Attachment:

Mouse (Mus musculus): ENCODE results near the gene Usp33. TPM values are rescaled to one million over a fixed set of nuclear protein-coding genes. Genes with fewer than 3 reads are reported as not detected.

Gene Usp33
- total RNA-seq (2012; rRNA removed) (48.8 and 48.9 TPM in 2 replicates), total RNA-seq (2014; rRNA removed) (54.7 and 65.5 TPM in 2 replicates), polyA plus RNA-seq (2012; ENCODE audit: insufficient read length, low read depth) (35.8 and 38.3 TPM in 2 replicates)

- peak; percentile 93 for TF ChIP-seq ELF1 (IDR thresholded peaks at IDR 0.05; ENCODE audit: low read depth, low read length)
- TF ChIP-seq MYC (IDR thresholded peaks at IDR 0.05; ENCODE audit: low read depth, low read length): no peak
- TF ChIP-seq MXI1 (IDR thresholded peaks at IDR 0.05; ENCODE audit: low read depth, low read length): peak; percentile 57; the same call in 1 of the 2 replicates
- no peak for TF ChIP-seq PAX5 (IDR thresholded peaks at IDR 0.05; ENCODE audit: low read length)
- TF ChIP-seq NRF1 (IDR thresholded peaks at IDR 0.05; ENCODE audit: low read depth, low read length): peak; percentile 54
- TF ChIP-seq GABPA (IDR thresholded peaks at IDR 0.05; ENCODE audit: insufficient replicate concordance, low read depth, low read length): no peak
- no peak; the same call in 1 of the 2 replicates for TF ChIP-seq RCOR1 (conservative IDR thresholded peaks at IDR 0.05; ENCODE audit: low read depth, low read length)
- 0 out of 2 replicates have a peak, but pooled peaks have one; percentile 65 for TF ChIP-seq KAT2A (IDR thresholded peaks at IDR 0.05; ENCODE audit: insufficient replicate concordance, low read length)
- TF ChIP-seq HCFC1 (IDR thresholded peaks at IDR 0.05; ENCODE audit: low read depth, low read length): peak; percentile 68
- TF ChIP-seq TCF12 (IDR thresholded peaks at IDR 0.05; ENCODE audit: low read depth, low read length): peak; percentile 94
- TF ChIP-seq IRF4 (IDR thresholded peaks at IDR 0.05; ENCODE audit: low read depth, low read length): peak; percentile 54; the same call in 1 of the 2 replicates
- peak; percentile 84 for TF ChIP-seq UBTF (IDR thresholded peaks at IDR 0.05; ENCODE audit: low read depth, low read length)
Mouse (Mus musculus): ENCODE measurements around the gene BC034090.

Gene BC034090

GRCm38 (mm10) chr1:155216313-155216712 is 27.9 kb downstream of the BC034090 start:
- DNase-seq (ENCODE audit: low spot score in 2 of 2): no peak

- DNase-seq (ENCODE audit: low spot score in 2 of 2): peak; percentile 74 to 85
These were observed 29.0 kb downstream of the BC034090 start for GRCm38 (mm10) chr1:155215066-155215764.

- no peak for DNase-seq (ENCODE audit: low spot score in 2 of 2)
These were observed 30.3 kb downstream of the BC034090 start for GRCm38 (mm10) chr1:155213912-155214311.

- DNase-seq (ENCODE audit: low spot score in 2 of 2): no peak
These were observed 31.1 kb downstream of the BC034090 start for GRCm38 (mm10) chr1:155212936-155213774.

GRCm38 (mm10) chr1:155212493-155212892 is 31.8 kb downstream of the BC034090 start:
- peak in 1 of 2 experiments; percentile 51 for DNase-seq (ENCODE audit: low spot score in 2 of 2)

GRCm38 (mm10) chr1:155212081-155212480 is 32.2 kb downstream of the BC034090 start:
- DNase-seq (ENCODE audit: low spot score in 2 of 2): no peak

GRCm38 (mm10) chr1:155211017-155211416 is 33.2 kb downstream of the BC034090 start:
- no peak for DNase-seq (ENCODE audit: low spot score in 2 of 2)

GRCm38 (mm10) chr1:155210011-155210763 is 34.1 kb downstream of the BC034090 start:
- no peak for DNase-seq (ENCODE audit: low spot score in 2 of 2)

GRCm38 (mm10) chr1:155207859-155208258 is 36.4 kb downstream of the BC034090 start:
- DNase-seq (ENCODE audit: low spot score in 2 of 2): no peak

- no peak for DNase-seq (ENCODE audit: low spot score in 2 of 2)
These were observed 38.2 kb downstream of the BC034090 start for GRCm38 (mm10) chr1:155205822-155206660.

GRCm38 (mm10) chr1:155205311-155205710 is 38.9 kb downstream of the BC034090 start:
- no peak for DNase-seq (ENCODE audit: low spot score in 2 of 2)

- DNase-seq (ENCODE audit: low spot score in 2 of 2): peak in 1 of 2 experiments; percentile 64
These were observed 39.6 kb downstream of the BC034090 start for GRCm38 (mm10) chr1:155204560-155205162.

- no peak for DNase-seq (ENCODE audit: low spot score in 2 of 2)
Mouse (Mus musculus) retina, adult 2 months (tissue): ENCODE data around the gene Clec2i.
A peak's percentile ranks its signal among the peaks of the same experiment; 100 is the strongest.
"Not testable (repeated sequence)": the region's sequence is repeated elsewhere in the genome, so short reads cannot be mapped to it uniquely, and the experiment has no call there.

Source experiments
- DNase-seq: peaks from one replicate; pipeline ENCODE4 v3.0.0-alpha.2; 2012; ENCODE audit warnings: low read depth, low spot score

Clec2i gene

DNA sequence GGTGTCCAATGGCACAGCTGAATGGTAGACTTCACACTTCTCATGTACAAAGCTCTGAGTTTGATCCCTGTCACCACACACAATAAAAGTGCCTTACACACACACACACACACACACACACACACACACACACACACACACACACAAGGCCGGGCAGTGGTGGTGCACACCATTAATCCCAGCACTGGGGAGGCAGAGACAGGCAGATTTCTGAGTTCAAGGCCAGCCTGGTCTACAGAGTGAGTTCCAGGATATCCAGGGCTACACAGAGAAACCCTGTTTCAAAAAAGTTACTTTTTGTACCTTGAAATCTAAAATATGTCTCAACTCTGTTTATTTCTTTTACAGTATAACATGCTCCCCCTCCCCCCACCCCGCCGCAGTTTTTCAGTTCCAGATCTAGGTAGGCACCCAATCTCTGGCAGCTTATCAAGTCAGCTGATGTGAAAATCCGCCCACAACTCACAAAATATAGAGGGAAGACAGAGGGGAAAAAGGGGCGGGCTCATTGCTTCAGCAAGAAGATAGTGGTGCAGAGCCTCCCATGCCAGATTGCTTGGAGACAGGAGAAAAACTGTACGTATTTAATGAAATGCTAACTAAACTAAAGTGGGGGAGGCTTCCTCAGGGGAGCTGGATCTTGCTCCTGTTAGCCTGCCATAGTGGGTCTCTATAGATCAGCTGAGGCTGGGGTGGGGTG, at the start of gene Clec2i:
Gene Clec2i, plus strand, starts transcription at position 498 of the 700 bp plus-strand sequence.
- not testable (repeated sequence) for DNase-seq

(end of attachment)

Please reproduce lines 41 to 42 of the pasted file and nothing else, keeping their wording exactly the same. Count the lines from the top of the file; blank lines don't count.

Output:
These were observed 39.6 kb downstream of the BC034090 start for GRCm38 (mm10) chr1:155204560-155205162.

- no peak for DNase-seq (ENCODE audit: low spot score in 2 of 2)